Years of low growth and inflation are gradually turning around in Japan thanks to the slow-moving impacts of Abenomics combined with a strong global economy.
A lift in growth and employment reforms are increasing participation in the labour market, adding to an already tight labour market. Recent wage agreements will add to inflation.
The solid economic cycle and good corporate health is positive news for Japanese equities, which still look favourable from an investment perspective, especially relative to US shares.
The solid uplift in Japanese GDP growth during the last year (up by 2.1% over the year to December 2017) is impressive for an economy that has been dealing with deflation and a declining population. Japanese Prime Minister Shinzo Abe has been implementing various economic policies or “Abenomics” for years to combat Japan’s low growth, low inflation environment. These policies include: stimulatory monetary policy run by the Bank of Japan (BoJ) including asset purchases (or quantitative easing), negative interest rates and a bond yield target, reforms (lifting business productivity, encouraging higher labour force participation especially from women and older workers, cutting overtime hours and higher migration from overseas) and supportive fiscal policy. The global growth upturn (which we have written about here) has also helped lift Japanese GDP. The stability in Chinese activity is particularly important for Japan because of the reliance on goods exports and tourism.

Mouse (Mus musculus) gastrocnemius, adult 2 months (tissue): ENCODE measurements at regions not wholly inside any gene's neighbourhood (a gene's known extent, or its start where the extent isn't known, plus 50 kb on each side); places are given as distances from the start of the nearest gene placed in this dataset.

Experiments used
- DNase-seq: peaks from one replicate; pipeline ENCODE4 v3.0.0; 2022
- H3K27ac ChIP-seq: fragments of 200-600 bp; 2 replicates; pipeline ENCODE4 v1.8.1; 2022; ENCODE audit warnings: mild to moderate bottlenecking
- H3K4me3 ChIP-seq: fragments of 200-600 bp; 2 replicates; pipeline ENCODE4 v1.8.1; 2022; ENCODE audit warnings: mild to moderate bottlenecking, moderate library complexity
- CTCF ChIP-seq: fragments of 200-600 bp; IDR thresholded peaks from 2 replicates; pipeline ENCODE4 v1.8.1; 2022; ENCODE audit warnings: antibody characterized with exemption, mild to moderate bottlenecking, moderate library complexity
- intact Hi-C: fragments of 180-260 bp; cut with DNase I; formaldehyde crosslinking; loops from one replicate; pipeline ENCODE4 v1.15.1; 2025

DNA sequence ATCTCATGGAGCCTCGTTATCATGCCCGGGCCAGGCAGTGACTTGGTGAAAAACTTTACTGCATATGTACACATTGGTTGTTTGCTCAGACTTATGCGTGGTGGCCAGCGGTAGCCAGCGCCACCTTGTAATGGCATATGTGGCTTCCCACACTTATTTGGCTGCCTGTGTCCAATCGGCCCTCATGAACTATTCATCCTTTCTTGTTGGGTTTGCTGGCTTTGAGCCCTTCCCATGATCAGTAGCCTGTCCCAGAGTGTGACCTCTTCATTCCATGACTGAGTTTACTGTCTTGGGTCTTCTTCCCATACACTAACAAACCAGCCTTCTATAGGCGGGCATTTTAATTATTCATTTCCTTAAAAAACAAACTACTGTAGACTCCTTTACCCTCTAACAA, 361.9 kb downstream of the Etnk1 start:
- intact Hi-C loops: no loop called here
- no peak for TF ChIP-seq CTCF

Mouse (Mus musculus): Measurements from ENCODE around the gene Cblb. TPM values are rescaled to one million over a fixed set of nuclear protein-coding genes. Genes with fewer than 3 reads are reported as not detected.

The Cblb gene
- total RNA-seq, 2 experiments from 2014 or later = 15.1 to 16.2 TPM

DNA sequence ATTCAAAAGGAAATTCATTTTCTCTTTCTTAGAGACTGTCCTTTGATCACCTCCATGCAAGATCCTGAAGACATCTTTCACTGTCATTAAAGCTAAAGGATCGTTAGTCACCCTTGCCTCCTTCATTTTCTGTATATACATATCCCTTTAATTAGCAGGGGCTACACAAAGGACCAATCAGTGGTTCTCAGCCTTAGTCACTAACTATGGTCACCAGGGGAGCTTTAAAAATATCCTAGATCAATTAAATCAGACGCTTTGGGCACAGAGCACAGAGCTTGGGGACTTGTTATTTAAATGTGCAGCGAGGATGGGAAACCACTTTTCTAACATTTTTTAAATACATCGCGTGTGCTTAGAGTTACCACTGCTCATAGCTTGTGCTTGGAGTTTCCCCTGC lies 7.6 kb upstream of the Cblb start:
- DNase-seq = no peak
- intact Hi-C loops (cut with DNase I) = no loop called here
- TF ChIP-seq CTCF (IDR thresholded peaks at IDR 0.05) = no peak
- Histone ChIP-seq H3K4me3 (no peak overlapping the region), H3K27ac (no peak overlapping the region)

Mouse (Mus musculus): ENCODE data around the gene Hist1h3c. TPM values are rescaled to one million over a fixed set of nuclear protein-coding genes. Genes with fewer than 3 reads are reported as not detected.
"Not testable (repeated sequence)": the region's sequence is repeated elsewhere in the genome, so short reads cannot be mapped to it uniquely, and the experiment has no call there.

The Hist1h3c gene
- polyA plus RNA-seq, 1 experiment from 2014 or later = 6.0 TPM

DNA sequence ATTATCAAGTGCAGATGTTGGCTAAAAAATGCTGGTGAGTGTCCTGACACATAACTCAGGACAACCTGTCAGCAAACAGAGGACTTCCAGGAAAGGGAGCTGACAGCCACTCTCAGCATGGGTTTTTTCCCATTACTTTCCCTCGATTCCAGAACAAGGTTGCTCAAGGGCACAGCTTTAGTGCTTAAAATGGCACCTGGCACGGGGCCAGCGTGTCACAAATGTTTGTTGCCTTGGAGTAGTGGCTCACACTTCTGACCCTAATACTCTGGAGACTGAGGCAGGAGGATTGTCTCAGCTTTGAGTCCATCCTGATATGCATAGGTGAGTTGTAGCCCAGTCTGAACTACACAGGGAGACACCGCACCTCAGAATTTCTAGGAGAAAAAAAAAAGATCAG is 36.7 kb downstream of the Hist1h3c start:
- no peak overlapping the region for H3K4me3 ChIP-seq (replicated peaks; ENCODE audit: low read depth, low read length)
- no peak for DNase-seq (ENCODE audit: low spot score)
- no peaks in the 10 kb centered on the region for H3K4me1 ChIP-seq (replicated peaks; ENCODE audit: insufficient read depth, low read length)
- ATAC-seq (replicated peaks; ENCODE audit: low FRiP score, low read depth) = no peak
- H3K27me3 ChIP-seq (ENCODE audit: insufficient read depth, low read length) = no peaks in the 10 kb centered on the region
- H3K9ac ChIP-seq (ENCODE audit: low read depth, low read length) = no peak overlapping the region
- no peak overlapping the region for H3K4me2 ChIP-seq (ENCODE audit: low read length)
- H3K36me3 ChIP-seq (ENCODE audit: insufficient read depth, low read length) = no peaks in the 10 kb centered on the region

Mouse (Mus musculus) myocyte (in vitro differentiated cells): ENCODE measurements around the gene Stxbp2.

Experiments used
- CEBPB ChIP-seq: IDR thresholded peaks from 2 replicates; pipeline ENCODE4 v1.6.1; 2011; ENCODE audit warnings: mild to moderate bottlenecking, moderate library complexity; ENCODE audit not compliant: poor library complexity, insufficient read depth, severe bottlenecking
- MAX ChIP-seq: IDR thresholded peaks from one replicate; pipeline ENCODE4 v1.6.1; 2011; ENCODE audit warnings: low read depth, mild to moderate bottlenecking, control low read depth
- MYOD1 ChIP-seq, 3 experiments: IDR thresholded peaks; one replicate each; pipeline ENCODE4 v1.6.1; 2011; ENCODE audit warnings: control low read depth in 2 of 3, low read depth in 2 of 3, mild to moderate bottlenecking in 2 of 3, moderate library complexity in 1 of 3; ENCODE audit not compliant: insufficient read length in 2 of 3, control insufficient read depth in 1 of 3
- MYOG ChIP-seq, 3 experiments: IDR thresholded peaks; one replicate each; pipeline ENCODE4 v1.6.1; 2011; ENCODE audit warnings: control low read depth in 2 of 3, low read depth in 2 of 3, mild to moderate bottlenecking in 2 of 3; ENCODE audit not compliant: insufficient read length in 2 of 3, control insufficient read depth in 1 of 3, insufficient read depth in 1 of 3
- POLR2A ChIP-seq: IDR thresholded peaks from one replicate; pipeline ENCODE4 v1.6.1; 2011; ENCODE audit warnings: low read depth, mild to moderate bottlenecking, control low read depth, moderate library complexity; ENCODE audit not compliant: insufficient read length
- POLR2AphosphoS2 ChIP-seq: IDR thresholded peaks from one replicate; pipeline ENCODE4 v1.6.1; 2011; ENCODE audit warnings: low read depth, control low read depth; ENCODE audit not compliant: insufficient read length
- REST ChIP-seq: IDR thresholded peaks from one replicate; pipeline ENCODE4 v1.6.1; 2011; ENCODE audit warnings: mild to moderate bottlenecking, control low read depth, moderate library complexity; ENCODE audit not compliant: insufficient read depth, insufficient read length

Japan’s declining population acts as a drag on headline GDP growth so it is useful to look at GDP per capita (or per person), which can be a better guide to living standards. Japan’s GDP growth per capita looks much stronger recently compared to the US and Australia (see chart below), although this wouldn’t be evident from the headline GDP.
The other major issue for Japan during recent years has been the lack of inflation. While the market may have given up on price growth in Japan, we think the signs for higher inflation are the strongest they have been for years. In this note, we look at the changing Japanese economy, as further structural reforms, monetary and fiscal easing work through the economy.
A broad lift in growth should continue
The improvement in Japan’s economic growth has been broad, with an increase in household consumption, business investment and export growth (see chart below) and this positive momentum is expected to continue over 2018. Japanese corporates (earnings are expected to be up by 5% in 2018 and 6% in 2019) are benefitting from positive global conditions, particularly in the manufacturing sector which is also reflected in good export performance. Government consumption growth is soft but has some upside with a decent budget plan approved in February and Abe’s decision not to pursue a surplus by 2020.
Changes in the labour market
The Japanese labour market is tight. The unemployment rate is at a historical low level of 2.4%, close to record lows, and below the long-run level of 3.8%. But, the labour market has been tight for many years in Japan and this has failed to produce any decent wages inflation (the government aims for 3% annual wages growth). This is because of specific factors in the Japanese labour market including: low movement and mobility between jobs, low expectations of wage rises from employees, increased use of non-wage compensation (like equity options) and employees holding jobs for life which limits bargaining power. The chart below shows that wages growth has been averaging around zero percent for the last 20 years.